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Manchester Grand Hyatt, Cove
Association for Social Economics
Growth, Wealth and Finance
Friday, Jan. 3, 2020 2:30 PM - 4:30 PM (PDT)
- Chair: Mona Ali, State University of New York-New Paltz
Wealth Structures and Income Distribution of United States Households Before and After the Great Recession
AbstractThis paper investigates the empirical relationship between household wealth composition and income inequality in the USA, proxied by households’ relative position in the income distribution. Previous research highlights wealth–income interactions as important driver of inequality, but less is known about whether wealth composition is conducive to sustained improvements in relative income across households. Using non-parametric median slope analysis on the U.S. Survey of Consumer Finances between 1989 and 2013, the paper examines patterns of empirical regularities between wealth composition and relative income, finding significant differences over time and between income, gender, racial, and intergenerational groups. Higher relative holdings of other property, business equity, financial investment assets, retirement and insurance assets, and secured debt are found to be associated with higher position in the income distribution; to be more resilient to losses after the Great Recession; and not to be enjoyed equally, particularly by the poorest 20% of households and millennials.
Anglo-American Capitalism and the International Economic (Dis)order
AbstractBrown (2016) and others refer to the present as an interregnum between the existing order (neoliberalism) and the birth of another. But, as Oliver and Pemberton (2004) remind us, paradigm shifts in economic policy tend to be few and far between. (Their historiography of Keynesianism in British policy reveals a punctuated process as Keynesian instruments were experimented with, slowly institutionalized, but never adopted wholesale as policy evolved into "Keynesian-plus".) Whether our present constitutes an interregnum requires a deeper analysis of the neoliberal order. Often characterized as ‘deregulated markets’ or ‘free trade', neoliberal capitalism, in fact, requires state-craft. This was well recognized by the Geneva school neoliberals who sought to build the legal and institutional framework to insulate the world market order from national intervention (Slobodian, 2018). I will argue that Hayek’s ‘catallaxy’ or 'market order' came closest to fruition in the Anglo-American financial system whose apex is the NY-LON axis (Wójcik, 2013). Influenced by Keynes, Minsky (1967),noted that capitalism is essentially a financial system. And as Marx pointed, out the logic of capitalism is expansionary or cosmopolitan. Financial networks are transnational - involving both territorialization as well as deterritorialization - while macroeconomic theory is based on the nation-state. While theorized by historians and IR theorists, 'Anglo-America' (Bell 2016) has been under-theorized in international political economy. Tracing the genealogy of ‘Anglo-America’ to the failures of Bretton Woods and the growth of the London Euromarkets, I illustrate how monetary governance as well as legal and financial innovation played an instrumental role in carving out the Anglo-American financial order and assess the impact of the Global Financial Crisis (which emanated from the NY-LON axis) on Brexit and the future of ‘Anglo-America'.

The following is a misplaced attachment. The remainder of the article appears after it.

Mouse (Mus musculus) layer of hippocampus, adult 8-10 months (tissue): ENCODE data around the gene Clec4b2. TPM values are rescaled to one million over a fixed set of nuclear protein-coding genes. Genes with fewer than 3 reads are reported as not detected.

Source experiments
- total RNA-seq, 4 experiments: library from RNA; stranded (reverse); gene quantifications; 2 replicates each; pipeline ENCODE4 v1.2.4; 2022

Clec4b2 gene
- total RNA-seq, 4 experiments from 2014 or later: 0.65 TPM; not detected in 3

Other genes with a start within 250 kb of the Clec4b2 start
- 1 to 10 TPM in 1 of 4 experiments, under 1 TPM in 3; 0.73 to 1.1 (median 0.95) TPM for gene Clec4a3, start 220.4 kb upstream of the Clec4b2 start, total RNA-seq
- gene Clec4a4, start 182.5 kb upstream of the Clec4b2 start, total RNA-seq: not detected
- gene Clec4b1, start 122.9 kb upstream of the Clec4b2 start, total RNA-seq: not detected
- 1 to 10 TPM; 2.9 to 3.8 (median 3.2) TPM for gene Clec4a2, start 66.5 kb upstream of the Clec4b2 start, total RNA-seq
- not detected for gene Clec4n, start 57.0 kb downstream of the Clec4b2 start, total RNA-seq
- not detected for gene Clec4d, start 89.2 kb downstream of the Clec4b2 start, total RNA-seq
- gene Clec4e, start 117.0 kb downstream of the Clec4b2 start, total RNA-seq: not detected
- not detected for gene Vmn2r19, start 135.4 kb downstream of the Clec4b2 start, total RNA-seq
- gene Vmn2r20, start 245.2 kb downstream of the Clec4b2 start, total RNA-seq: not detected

Firm Beliefs and Long-Run Demand Effects in a Labor-Constrained Model of Growth and Distribution
AbstractOne of the most debated questions in alternative macroeconomics regards whether demand policies have permanent or merely transitory effects. While demand matters in the long run in (neo-) Kaleckian economics, both economists operating within other Keynesian traditions (e.g. Skott, 1989) as well as Classical economists argue that in the long-run output growth is constrained by an exogenous, ‘natural’ rate. This paper attempts to bridge the gap by analyzing the role of firm beliefs about the state of the economy in a labor-constrained growth and distribution model based on Kaldor (1956) and Goodwin (1967). The main innovation is the inclusion of beliefs about economic activity in an explicitly dynamic choice of capacity utilization at the firm level. We show that: (i) the relevance of such beliefs generates an inefficiently low utilization rate and labor share in equilibrium; but (ii) the efficient utilization rate can be implemented through fiscal policy. Under exogenous technical change, (iii) the inefficiency does not affect equilibrium employment and growth, but expansionary fiscal policy has positive level effects on both GDP and the labor share. Conversely, (iv) with an endogenous bias of technical change, fiscal policy will have not just level effects but also long-run effects on labor productivity growth and the employment rate. Finally, (v) the fact that the choice of utilization responds to income shares has a stabilizing effect on growth cycles, even under exogenous technical change, that is analogous to factor substitution.
- B5 - Current Heterodox Approaches